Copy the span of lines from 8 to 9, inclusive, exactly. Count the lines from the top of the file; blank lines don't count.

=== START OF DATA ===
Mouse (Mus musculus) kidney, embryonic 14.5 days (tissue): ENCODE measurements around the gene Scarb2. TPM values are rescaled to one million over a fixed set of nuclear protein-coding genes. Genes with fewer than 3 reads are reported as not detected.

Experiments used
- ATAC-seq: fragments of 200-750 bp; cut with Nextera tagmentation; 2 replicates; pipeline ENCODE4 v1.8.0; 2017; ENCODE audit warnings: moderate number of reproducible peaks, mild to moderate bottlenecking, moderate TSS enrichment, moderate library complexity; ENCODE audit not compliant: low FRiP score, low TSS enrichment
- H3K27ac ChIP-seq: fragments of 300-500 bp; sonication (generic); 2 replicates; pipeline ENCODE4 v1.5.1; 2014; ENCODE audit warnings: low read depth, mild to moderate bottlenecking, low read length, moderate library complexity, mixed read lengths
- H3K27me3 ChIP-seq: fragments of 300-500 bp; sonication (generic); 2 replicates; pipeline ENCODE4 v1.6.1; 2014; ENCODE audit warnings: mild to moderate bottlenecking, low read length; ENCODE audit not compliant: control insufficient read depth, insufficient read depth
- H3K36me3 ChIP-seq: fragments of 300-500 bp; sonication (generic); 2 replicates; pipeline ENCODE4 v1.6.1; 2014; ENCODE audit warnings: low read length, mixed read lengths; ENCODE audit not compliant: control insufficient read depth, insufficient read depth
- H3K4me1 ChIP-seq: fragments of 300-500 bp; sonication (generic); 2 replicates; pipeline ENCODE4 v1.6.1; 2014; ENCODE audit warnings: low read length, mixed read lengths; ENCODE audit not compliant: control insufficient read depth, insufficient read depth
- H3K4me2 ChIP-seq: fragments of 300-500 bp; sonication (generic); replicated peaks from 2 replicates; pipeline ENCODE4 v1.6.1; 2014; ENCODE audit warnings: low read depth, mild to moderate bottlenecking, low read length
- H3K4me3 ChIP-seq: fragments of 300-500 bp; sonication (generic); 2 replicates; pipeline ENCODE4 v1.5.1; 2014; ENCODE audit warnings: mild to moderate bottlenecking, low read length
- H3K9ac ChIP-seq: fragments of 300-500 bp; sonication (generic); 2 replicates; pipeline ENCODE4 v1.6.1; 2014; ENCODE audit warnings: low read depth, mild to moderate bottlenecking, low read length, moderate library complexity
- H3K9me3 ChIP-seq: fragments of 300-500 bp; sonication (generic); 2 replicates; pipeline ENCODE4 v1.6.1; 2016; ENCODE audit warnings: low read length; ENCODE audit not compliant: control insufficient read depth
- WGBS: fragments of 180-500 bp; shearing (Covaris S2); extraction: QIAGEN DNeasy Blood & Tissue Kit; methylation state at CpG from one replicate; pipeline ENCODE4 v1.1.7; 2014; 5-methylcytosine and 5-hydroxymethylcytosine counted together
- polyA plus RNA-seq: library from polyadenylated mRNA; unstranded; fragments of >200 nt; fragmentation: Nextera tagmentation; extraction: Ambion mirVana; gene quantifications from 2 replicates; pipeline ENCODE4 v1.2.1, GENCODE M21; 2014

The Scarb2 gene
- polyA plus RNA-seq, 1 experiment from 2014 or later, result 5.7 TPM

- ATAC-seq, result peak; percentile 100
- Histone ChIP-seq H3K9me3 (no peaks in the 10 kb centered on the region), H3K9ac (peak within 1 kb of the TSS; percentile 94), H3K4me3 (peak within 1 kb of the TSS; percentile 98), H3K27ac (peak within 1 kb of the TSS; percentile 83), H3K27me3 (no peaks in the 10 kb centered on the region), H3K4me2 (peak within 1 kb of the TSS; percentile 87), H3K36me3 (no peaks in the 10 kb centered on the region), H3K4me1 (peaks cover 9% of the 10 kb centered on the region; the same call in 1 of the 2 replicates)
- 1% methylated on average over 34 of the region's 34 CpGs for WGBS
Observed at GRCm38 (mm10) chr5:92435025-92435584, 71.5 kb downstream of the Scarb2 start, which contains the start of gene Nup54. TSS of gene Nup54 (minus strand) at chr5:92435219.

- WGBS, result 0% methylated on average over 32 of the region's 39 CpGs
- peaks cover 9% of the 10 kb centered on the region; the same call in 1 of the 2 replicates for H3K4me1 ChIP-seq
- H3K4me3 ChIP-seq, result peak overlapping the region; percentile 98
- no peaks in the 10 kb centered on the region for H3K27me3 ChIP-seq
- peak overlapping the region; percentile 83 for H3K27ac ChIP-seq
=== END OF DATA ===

- H3K4me2 ChIP-seq: fragments of 300-500 bp; sonication (generic); replicated peaks from 2 replicates; pipeline ENCODE4 v1.6.1; 2014; ENCODE audit warnings: low read depth, mild to moderate bottlenecking, low read length
- H3K4me3 ChIP-seq: fragments of 300-500 bp; sonication (generic); 2 replicates; pipeline ENCODE4 v1.5.1; 2014; ENCODE audit warnings: mild to moderate bottlenecking, low read length